This morning, I fired up the demo for Dangerous High School Girls In Trouble while the kids were getting ready for school. It's been sitting on my hard drive for a while so I had forgotten the description I read that made me want to try the game. One thing I definitely forgot was that this game is styled to look like a board game on screen.
I'm not a fan of a board game interface on computer or video games. I'm not talking about games like Scrabulous, which allows you to play Scrabble with your online friends. The ones that bug me are the imitations of roll-and-move games, whether they are original or a digital recreation of a classic like Monopoly. Pressing a button to roll dice and then letting the computer move your piece is terribly dull. The thing that makes this type of game bearable is when you are playing with your friends and laughing about the text on the board or on the cards. A computer-generated partner doesn't have a great sense of humor.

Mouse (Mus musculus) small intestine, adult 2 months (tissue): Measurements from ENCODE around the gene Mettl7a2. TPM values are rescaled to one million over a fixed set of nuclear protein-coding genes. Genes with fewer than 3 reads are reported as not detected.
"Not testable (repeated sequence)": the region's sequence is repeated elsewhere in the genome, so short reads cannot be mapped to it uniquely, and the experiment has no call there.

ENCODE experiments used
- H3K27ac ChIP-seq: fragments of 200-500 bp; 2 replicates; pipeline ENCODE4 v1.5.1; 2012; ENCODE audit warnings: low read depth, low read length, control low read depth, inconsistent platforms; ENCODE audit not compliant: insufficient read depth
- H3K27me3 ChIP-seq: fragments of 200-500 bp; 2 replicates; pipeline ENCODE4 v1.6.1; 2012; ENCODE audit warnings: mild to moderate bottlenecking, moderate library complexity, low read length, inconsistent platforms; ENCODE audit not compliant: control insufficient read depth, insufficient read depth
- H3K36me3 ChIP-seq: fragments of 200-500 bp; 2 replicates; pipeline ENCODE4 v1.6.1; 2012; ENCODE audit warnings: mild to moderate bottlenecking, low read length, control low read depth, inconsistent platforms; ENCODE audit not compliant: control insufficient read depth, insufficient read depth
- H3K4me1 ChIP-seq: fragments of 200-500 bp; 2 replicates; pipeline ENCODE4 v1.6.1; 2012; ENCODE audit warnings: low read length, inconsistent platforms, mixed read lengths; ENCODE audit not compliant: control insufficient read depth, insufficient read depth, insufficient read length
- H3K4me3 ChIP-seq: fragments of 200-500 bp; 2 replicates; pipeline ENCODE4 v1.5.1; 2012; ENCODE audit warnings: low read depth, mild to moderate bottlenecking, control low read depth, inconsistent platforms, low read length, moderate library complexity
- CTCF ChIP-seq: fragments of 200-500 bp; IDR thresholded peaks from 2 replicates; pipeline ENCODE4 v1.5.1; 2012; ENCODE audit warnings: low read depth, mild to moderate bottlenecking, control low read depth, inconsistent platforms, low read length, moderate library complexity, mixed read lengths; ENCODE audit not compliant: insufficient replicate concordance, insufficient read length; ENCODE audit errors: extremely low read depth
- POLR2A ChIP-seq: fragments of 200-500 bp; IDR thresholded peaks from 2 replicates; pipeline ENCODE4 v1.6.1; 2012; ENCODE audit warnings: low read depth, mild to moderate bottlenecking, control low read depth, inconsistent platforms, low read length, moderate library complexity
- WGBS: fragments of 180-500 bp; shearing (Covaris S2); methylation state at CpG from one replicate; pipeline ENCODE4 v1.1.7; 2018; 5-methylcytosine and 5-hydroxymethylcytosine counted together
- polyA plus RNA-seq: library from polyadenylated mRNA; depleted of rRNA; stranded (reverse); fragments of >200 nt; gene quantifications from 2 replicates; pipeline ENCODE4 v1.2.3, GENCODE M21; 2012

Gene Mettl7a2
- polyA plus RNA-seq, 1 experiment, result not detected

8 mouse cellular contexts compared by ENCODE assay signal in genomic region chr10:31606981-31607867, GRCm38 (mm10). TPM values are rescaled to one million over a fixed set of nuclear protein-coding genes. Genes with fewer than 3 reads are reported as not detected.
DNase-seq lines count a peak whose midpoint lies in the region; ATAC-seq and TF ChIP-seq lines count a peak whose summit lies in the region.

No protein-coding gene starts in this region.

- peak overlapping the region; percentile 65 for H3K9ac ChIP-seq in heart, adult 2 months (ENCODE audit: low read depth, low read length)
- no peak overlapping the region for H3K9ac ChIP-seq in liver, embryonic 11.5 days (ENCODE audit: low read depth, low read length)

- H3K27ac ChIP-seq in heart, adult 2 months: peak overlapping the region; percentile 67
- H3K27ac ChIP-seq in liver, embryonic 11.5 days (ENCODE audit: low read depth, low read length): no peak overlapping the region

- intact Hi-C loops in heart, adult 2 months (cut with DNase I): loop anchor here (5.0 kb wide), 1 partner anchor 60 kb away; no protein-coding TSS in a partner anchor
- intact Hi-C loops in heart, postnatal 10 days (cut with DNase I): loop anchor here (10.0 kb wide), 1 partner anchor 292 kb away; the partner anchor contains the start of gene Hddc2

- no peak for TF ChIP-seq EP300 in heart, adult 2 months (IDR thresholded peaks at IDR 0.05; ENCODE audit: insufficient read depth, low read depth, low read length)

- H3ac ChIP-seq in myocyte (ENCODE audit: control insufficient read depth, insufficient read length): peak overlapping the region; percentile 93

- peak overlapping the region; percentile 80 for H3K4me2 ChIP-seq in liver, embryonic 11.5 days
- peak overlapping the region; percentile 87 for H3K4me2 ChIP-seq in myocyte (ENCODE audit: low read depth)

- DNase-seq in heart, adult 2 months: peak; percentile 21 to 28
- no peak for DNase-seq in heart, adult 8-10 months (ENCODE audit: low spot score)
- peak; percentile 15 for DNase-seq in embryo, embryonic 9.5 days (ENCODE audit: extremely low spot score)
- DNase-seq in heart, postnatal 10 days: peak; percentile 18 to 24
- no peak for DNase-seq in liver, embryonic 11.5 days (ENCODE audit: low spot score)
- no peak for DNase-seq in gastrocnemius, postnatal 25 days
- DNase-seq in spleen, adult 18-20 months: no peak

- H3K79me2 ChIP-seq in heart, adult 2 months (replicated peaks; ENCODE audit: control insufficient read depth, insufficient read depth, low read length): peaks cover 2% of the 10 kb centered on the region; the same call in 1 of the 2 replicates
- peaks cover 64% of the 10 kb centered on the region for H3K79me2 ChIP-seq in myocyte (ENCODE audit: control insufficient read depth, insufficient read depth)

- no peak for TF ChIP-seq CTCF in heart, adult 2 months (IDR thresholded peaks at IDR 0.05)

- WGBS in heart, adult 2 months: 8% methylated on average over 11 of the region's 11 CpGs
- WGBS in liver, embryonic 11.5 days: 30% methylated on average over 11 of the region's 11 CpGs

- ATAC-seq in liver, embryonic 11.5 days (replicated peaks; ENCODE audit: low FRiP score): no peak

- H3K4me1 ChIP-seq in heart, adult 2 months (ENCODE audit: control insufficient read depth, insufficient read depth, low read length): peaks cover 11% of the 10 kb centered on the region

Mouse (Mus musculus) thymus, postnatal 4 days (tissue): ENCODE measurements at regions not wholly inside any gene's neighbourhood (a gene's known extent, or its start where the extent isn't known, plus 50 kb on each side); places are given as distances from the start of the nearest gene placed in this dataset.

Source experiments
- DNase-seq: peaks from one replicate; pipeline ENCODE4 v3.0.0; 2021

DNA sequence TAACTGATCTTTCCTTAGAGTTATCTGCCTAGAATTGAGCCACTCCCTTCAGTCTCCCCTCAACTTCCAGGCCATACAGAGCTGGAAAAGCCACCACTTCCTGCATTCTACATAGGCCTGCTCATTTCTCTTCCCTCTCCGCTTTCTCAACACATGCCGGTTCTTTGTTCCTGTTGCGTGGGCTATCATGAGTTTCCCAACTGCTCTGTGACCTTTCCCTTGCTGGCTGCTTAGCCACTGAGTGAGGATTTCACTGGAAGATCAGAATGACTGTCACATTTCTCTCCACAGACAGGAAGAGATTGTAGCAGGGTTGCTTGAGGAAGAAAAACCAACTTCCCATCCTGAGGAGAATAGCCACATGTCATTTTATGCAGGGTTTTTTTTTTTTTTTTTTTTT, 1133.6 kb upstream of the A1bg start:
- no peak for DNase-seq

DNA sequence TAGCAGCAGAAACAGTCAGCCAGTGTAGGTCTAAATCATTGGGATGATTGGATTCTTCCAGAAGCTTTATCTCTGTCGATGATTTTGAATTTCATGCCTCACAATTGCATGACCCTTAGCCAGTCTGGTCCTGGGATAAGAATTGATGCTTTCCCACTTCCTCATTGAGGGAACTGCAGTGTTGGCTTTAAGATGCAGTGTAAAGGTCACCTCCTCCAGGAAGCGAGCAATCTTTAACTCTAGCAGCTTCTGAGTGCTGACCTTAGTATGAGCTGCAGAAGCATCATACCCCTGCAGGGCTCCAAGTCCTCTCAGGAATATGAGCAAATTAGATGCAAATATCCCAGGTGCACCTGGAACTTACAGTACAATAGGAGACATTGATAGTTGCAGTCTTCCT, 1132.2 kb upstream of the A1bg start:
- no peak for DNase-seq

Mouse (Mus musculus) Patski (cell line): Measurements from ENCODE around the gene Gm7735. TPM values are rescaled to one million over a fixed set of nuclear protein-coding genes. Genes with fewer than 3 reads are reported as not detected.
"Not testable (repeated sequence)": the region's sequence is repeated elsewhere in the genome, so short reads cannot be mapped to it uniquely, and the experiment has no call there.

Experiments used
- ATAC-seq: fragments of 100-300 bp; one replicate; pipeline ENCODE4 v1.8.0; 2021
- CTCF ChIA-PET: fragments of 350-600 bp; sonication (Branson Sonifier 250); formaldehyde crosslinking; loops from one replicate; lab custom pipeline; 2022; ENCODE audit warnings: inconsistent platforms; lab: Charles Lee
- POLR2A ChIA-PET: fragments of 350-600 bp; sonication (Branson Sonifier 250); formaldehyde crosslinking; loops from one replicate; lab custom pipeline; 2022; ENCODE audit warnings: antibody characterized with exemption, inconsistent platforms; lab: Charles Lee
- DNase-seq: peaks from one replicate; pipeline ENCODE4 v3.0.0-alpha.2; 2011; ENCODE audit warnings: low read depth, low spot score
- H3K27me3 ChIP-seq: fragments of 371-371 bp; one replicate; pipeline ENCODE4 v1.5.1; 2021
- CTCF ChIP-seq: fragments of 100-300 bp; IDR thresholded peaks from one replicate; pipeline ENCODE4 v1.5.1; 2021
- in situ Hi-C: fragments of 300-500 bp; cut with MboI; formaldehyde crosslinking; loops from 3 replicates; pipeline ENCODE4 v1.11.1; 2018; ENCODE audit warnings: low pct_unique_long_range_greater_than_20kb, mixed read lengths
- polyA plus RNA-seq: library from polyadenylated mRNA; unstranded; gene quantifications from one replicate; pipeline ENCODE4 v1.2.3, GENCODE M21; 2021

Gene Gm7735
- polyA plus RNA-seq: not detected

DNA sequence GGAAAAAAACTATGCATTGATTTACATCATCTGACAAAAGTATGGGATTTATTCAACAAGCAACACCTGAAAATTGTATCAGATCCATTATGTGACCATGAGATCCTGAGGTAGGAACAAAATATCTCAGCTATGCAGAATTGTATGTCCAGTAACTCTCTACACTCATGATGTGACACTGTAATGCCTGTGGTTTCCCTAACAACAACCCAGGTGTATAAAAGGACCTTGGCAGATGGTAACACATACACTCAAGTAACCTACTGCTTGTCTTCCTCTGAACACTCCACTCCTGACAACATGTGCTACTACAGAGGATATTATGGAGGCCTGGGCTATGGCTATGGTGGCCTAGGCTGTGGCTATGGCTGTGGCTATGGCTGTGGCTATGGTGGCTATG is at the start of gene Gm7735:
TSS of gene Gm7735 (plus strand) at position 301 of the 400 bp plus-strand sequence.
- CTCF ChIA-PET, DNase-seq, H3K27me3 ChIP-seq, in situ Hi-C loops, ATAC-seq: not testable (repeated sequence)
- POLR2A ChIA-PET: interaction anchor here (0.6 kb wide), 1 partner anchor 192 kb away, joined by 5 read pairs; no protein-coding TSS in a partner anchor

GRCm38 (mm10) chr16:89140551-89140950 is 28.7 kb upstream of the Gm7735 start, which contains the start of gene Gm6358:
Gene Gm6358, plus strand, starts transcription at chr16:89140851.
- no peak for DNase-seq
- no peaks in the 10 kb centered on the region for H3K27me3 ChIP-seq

Even the board-style video games that you can play with friends don't impress me. I've tried two different incarnations of Mario Party, which is supposed to be a great party game. My kids like it, but I didn't have any fun. Not being able to see the whole board at all times is frustrating for me. The mini-games are OK, but I didn't feel invested in my character or beating my opponents the way I usually do with a regular board game or another style of video game.
As I said, there are many board games that make the leap to the screen rather well. I wouldn't want to deal the fiddly scoring of Ingenious on my own, so playing it on the computer is ideal. I just don't see why a game that didn't start out on the table would want to go with a board-game layout when there are so many other options available. I haven't played enough of Dangerous High School Girls In Trouble yet to make up my mind about it, but the layout does give me pause.